Note, the format of my Short and Sweet reviews differs in that they simply comprise the book blurb and a short response (hence, the short and sweet).
It’s interesting how often one book flows on to another, whether by theme, a place or a name. Plane crashes seem to be a theme this week, with Judy Blume’s In The Unlikely Event rounding out three books with that as the inspiration. This is the first book written for adults by Blume that I have read. Here’s the blurb:
“She held the baby close, feeling the warmth of his little body, kissing his soft cheek. He looked right into her eyes.
Outside the window, the wing broke away from the plane.
Then they were falling . . . falling diagonally out of the sky.”
When three planes crashed in Elizabeth, New Jersey within the space of three months in the early 1950s, Newark airport was closed for a year. Each of these disasters was devastating not only for those on board, but also for the close-knit community of people on the ground. In Elizabeth, the plane crashes open up new wounds and mysteries – they bring some families together and tear others apart. But somehow, life continues – and amid grief and loss, hope and love survive.
Inspired by real events, Judy Blume uses her imagination to interweave the stories of three generations of families, friends and strangers whose lives are forever changed in the aftermath. In The Unlikely Event is a captivating, deeply moving and unforgettable novel, written with the same warmth and authenticity that have won the hearts and minds of readers the world over for decades.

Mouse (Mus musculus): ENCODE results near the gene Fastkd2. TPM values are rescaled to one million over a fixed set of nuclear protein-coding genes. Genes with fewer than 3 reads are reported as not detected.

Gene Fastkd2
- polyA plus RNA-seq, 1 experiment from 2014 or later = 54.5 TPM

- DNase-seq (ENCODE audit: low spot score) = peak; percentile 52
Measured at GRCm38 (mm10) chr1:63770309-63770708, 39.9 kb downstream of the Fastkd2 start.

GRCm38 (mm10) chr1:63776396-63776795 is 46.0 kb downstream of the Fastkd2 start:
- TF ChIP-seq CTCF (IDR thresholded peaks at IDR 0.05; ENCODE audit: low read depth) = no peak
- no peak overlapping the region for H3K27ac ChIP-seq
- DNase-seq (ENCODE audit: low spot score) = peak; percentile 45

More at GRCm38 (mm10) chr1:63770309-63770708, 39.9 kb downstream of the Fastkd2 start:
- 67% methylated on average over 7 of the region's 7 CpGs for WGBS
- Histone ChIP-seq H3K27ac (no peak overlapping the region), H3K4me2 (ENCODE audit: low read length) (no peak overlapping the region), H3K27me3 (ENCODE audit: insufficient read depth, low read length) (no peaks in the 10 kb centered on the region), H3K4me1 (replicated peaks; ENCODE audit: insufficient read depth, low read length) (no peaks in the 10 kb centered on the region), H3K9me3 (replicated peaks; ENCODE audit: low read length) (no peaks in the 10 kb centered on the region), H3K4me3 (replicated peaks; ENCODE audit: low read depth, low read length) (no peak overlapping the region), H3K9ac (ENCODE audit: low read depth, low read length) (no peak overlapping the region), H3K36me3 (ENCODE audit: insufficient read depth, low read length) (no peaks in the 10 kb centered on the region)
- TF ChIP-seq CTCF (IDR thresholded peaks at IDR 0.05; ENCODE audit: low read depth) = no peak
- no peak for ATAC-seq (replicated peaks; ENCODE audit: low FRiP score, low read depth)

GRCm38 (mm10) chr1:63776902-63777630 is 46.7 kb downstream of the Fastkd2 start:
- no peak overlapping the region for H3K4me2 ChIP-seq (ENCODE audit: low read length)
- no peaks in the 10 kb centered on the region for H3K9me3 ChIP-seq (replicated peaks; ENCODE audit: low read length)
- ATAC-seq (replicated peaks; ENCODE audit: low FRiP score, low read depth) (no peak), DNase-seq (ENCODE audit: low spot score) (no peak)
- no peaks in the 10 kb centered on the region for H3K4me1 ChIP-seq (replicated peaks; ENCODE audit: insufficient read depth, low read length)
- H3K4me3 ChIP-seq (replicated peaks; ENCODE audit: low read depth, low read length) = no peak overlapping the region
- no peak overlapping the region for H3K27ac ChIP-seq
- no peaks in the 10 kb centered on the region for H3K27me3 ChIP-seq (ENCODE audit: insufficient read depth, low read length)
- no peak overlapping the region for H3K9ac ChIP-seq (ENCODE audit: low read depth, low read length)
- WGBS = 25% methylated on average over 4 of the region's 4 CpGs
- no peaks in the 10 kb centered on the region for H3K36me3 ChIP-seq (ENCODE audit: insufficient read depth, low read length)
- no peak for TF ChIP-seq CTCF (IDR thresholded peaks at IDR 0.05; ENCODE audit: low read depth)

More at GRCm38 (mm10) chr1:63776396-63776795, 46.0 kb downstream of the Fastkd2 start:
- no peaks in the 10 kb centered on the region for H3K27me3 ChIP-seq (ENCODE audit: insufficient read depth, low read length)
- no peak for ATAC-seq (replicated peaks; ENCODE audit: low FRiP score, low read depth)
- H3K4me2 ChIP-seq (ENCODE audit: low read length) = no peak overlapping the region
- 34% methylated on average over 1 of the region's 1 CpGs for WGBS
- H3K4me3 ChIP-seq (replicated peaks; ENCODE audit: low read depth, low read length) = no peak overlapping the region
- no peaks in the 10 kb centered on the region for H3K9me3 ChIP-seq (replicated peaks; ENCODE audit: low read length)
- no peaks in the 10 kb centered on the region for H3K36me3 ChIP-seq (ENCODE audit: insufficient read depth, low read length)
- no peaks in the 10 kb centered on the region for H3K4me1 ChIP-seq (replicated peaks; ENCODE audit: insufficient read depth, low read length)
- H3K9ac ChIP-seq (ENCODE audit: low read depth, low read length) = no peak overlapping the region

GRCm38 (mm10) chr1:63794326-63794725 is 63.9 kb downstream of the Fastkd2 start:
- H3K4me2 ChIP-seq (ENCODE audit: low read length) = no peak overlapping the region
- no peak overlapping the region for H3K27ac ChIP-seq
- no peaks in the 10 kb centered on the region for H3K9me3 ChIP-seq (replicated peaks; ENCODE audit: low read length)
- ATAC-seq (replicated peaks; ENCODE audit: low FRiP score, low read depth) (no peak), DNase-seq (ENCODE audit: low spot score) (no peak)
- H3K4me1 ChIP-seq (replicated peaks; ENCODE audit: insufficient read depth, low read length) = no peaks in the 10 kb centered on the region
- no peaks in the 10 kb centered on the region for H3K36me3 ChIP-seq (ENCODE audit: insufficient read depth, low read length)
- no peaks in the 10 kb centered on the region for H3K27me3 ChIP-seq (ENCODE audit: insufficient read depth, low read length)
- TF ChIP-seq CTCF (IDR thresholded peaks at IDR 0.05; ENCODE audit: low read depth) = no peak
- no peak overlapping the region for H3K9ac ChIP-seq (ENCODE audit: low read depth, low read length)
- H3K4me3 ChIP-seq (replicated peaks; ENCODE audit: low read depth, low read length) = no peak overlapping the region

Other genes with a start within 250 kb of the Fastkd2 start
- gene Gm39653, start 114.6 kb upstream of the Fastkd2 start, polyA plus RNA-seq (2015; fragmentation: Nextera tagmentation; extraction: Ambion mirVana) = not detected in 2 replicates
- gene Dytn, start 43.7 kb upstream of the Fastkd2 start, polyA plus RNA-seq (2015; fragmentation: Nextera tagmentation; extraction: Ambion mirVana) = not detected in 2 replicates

It’s sobering reading when you realise that this story was inspired by real events – that is, three planes did crash within three months in Elizabeth, New Jersey (click here for an article showing a picture of one of the crash sites). How frightening would that have been in real life, at a time when aviation was still establishing itself as a safe and reliable form of transport. Blume taps into this fear and wariness well through a variety of characters who are impacted directly and indirectly by the crashes, including Miri, a 15-year-old girl who later describes this year as the worst year of her life. For Miri, it’s primarily a coming-of-age story, as she falls in love for the first time, meets her father and starts to keep secrets from her family (like any other teenager eventually does). It’s a good read, that took me back to the Blume voice I remember from my teenage years, though it took me a while to really feel emotionally connected. What stands out for me more is Blume’s level of insight into her characters’ experience – her characterisation of Miri was especially strong.
Available from good bookstores (RRP $29.99). My copy was courtesy of Pan Macmillan Australia.